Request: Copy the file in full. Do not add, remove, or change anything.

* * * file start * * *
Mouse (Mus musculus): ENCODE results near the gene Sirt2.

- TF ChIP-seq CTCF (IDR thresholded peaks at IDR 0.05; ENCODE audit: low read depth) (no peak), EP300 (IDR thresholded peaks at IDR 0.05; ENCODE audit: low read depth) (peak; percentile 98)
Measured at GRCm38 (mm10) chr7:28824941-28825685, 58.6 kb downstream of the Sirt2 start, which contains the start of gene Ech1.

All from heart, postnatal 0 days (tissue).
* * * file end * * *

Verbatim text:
Mouse (Mus musculus): ENCODE results near the gene Sirt2.

- TF ChIP-seq CTCF (IDR thresholded peaks at IDR 0.05; ENCODE audit: low read depth) (no peak), EP300 (IDR thresholded peaks at IDR 0.05; ENCODE audit: low read depth) (peak; percentile 98)
Measured at GRCm38 (mm10) chr7:28824941-28825685, 58.6 kb downstream of the Sirt2 start, which contains the start of gene Ech1.

All from heart, postnatal 0 days (tissue).